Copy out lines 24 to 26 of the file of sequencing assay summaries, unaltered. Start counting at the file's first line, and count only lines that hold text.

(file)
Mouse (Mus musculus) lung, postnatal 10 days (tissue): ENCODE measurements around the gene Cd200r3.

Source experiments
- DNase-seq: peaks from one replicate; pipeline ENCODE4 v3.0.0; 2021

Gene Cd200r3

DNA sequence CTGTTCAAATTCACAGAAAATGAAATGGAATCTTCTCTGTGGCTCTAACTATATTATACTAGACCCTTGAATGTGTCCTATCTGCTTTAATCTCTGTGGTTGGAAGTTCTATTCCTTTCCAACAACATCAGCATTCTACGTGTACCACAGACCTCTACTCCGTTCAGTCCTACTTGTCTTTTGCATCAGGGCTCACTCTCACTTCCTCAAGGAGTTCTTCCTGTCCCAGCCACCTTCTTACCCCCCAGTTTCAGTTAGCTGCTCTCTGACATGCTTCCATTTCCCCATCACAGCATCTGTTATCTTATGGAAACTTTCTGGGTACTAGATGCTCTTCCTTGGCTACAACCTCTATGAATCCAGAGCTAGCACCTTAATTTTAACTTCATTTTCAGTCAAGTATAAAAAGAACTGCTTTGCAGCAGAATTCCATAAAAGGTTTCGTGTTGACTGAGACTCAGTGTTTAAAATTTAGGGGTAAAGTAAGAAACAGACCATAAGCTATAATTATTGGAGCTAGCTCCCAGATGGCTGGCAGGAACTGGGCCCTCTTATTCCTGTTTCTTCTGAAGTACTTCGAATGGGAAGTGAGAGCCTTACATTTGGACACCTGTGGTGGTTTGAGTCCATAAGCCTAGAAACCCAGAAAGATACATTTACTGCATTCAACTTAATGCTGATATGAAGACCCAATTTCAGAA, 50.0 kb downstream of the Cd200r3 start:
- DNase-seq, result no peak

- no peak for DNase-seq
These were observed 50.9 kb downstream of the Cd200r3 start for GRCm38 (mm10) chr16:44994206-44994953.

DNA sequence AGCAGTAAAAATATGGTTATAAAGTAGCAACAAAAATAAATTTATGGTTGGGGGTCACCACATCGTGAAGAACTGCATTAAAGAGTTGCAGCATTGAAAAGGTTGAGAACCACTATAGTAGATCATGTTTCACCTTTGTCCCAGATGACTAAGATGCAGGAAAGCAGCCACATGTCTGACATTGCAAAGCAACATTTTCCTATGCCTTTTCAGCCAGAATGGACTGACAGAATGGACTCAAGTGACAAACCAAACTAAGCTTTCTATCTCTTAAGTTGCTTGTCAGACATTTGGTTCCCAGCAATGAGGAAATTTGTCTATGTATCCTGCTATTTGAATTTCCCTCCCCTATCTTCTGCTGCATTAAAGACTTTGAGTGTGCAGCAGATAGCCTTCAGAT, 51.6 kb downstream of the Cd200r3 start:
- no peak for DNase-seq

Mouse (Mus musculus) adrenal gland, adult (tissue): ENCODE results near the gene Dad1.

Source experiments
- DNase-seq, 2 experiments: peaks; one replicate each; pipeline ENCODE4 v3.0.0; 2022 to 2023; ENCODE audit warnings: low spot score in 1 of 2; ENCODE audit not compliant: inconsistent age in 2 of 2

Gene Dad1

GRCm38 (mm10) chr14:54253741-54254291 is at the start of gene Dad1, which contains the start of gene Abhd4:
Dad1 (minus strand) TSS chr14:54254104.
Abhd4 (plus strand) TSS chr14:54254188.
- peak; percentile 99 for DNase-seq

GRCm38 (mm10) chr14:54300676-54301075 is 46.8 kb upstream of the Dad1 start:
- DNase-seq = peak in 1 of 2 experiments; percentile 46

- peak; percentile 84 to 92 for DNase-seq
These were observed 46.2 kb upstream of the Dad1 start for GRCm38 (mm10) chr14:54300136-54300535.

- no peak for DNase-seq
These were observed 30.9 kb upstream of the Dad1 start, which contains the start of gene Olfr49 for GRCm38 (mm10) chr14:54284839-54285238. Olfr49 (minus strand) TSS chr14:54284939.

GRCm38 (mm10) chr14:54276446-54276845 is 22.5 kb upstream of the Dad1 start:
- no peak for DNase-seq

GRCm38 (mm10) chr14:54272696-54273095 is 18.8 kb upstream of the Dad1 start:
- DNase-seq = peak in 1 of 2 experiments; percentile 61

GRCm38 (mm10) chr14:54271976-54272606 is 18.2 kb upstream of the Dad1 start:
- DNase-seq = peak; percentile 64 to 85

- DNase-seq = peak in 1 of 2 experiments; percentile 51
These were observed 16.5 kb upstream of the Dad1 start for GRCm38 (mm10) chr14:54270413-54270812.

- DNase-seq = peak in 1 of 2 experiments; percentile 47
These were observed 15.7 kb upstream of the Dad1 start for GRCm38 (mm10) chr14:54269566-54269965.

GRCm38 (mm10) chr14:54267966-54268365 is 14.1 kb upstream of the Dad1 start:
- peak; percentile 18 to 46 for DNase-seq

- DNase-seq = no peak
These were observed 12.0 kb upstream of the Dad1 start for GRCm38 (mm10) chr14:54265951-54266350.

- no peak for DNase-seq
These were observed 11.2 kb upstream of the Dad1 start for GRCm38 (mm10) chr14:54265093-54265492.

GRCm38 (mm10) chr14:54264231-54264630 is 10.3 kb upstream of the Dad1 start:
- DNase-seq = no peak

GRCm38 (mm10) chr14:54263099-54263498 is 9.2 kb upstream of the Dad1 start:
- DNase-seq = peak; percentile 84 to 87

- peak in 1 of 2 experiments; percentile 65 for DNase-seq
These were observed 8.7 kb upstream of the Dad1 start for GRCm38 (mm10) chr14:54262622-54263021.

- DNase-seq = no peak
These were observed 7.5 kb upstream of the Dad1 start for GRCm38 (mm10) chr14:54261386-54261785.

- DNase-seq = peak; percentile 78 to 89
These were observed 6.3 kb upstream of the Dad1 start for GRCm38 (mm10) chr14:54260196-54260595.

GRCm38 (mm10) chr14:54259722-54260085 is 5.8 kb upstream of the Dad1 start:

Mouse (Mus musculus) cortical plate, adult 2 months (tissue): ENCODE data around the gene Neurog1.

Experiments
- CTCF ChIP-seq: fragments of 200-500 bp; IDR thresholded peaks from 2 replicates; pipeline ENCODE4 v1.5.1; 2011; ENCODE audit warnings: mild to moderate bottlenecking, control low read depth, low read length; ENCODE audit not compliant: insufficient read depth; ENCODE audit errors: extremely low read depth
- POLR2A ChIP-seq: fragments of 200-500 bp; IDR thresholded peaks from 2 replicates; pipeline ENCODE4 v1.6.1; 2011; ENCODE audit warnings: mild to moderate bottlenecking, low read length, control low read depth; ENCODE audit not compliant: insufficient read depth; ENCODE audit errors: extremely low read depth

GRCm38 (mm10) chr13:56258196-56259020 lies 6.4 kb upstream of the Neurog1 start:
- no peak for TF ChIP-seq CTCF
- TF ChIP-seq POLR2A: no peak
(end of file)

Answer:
These were observed 30.9 kb upstream of the Dad1 start, which contains the start of gene Olfr49 for GRCm38 (mm10) chr14:54284839-54285238. Olfr49 (minus strand) TSS chr14:54284939.

GRCm38 (mm10) chr14:54276446-54276845 is 22.5 kb upstream of the Dad1 start:
- no peak for DNase-seq